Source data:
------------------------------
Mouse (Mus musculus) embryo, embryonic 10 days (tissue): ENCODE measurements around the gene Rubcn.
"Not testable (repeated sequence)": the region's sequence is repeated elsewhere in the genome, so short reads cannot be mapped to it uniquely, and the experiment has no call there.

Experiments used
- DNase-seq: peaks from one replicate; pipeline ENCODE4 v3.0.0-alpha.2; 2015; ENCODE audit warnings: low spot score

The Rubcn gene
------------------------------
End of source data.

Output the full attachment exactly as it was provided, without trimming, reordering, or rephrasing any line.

Mouse (Mus musculus) embryo, embryonic 10 days (tissue): ENCODE measurements around the gene Rubcn.
"Not testable (repeated sequence)": the region's sequence is repeated elsewhere in the genome, so short reads cannot be mapped to it uniquely, and the experiment has no call there.

Experiments used
- DNase-seq: peaks from one replicate; pipeline ENCODE4 v3.0.0-alpha.2; 2015; ENCODE audit warnings: low spot score

The Rubcn gene